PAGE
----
How do Officials Establish our Speed Limits?
Hundreds of studies conducted over several decades in all parts of the country clearly show that a large majority of drivers tend to operate their vehicles at speeds that are reasonable and proper, regardless of the posted speeds. This is the first, most critical factor in establishing realistic speed limits. Posted speed limits that are set higher or lower than dictated by roadway and traffic conditions are ignored by most motorists.
The prime basis of what is considered proper speed for the normally careful and competent driver is the nationally recognized measure called the "85th percentile speed." This is the speed at, or below which, 85 percent of the traffic is moving. Many studies show that posting signs at higher or lower limits does not significantly change the 85th percentile speed; it is the driving environment that mainly influences speed.
Studies show that the more drivers deviate from the 85th percentile speed, the more likely they are to become involved in accidents.
Realistic speed zones established on the basis of the 85th percentile speed guidelines are reported to have the following benefits:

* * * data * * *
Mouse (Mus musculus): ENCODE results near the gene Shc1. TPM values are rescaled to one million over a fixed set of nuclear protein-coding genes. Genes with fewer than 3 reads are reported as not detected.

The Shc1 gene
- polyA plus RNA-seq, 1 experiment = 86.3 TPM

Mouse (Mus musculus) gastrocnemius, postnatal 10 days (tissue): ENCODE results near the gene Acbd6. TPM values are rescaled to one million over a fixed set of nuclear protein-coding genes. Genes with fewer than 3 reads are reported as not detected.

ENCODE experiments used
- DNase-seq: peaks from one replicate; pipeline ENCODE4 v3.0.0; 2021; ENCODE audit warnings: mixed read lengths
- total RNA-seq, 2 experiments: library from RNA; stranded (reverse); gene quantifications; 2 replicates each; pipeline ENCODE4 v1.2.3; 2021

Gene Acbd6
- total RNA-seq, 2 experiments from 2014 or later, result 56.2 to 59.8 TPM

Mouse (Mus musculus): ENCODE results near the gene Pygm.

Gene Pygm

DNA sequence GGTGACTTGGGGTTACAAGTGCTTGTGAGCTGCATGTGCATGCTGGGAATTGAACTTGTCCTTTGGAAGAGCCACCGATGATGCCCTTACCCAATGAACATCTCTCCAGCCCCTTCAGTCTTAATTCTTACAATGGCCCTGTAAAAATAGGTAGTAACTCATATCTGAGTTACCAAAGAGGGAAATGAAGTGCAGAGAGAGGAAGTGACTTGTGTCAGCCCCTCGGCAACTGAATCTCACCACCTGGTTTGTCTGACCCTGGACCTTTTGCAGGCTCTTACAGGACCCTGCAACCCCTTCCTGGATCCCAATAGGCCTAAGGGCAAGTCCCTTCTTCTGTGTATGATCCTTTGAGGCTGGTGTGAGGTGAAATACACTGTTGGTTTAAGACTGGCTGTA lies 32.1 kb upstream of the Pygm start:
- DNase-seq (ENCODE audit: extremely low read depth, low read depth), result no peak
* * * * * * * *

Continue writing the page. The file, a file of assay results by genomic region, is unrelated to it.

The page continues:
- Provide a factual scientific basis for determining speed limits that are otherwise arbitrarily set, often in response to emotional and political issues,
- Invites public compliance by conforming to the behavior of the majority of motorists and provides a clear reminder to violators,
- Gives law enforcement officials a good guide as to what is a reasonable and prudent speed and permits concentration of enforcement against real traffic violators,
- Assists traffic courts by providing a realistic guide as to what constitutes a reasonable and prudent speed and reduces arbitrary enforcement and conviction tolerances,
- Insures that speed zones satisfy the requirements and intent of state and/or local laws and ordinances,
- Encourages motorists to drive a car at or near the same speed, resulting in smoother flow and a reduction in accident risk
Speed limits are established following studies and observations conducted jointly by police and traffic engineers. In addition to the 85th percentile speed, the following basic criteria are also used for speed zoning:
Traffic crash history
- Traffic volumes and turning movements
- Roadside development (driveways, parking, sidewalks, schools, etc.),
- Design speed of the road, and
- Determination of hazards not readily apparent to "careful" drivers.
Realistic speed limits should be set at no more than seven miles per hour above or below the 85th percentile speed. The likelihood of a traffic crash is significantly greater for motorists traveling slower or faster than the majority of traffic.